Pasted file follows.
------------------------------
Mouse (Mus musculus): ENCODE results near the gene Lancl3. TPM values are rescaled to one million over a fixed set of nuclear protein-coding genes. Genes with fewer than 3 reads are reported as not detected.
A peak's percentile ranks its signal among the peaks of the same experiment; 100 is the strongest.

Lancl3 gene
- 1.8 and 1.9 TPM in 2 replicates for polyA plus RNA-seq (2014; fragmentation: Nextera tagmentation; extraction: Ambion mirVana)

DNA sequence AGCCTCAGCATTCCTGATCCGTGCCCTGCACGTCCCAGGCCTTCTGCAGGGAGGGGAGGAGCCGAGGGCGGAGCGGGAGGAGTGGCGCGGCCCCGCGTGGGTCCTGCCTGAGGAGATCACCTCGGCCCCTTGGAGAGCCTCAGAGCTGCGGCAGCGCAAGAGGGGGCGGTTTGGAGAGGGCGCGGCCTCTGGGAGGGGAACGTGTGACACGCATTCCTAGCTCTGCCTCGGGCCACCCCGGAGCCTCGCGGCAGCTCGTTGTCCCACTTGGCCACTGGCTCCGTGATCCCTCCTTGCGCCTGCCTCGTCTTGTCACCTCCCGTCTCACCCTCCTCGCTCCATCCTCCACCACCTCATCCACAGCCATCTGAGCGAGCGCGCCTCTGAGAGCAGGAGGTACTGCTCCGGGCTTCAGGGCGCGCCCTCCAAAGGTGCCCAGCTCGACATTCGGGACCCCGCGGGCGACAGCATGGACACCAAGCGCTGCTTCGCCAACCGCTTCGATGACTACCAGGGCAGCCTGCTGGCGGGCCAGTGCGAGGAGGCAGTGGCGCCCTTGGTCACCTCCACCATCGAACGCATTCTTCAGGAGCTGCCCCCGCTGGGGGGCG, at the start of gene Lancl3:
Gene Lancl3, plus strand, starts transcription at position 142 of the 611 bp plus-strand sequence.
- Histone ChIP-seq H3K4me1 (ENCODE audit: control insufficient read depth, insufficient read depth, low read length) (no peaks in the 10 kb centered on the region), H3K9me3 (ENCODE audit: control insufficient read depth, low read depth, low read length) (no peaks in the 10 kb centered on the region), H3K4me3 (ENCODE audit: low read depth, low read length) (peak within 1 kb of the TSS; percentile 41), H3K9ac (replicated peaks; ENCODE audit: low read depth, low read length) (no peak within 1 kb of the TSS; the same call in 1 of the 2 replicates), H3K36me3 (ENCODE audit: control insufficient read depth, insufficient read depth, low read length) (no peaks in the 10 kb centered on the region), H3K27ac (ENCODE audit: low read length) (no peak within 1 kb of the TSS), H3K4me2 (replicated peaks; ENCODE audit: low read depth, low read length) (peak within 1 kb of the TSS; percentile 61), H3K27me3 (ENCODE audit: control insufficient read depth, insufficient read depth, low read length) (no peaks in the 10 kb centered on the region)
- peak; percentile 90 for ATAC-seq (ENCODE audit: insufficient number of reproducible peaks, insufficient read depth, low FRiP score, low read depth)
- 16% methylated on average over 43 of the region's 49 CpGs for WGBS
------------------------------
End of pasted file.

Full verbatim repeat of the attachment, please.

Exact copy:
Mouse (Mus musculus): ENCODE results near the gene Lancl3. TPM values are rescaled to one million over a fixed set of nuclear protein-coding genes. Genes with fewer than 3 reads are reported as not detected.
A peak's percentile ranks its signal among the peaks of the same experiment; 100 is the strongest.

Lancl3 gene
- 1.8 and 1.9 TPM in 2 replicates for polyA plus RNA-seq (2014; fragmentation: Nextera tagmentation; extraction: Ambion mirVana)

DNA sequence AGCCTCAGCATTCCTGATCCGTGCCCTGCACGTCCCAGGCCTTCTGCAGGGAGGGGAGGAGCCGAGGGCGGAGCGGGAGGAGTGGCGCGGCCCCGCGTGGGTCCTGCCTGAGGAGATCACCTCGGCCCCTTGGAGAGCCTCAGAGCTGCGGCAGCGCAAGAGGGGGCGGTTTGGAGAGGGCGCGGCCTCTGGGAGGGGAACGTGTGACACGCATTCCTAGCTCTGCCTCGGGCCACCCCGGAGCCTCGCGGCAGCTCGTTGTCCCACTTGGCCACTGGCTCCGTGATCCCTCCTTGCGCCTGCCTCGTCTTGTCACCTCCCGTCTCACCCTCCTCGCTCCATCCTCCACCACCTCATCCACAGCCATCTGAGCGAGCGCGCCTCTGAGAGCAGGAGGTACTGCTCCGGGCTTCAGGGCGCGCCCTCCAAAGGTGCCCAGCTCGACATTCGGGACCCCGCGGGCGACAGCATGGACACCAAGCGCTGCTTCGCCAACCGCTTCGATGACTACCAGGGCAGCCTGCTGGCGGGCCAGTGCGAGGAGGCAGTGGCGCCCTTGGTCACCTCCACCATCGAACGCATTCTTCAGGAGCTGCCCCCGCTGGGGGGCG, at the start of gene Lancl3:
Gene Lancl3, plus strand, starts transcription at position 142 of the 611 bp plus-strand sequence.
- Histone ChIP-seq H3K4me1 (ENCODE audit: control insufficient read depth, insufficient read depth, low read length) (no peaks in the 10 kb centered on the region), H3K9me3 (ENCODE audit: control insufficient read depth, low read depth, low read length) (no peaks in the 10 kb centered on the region), H3K4me3 (ENCODE audit: low read depth, low read length) (peak within 1 kb of the TSS; percentile 41), H3K9ac (replicated peaks; ENCODE audit: low read depth, low read length) (no peak within 1 kb of the TSS; the same call in 1 of the 2 replicates), H3K36me3 (ENCODE audit: control insufficient read depth, insufficient read depth, low read length) (no peaks in the 10 kb centered on the region), H3K27ac (ENCODE audit: low read length) (no peak within 1 kb of the TSS), H3K4me2 (replicated peaks; ENCODE audit: low read depth, low read length) (peak within 1 kb of the TSS; percentile 61), H3K27me3 (ENCODE audit: control insufficient read depth, insufficient read depth, low read length) (no peaks in the 10 kb centered on the region)
- peak; percentile 90 for ATAC-seq (ENCODE audit: insufficient number of reproducible peaks, insufficient read depth, low FRiP score, low read depth)
- 16% methylated on average over 43 of the region's 49 CpGs for WGBS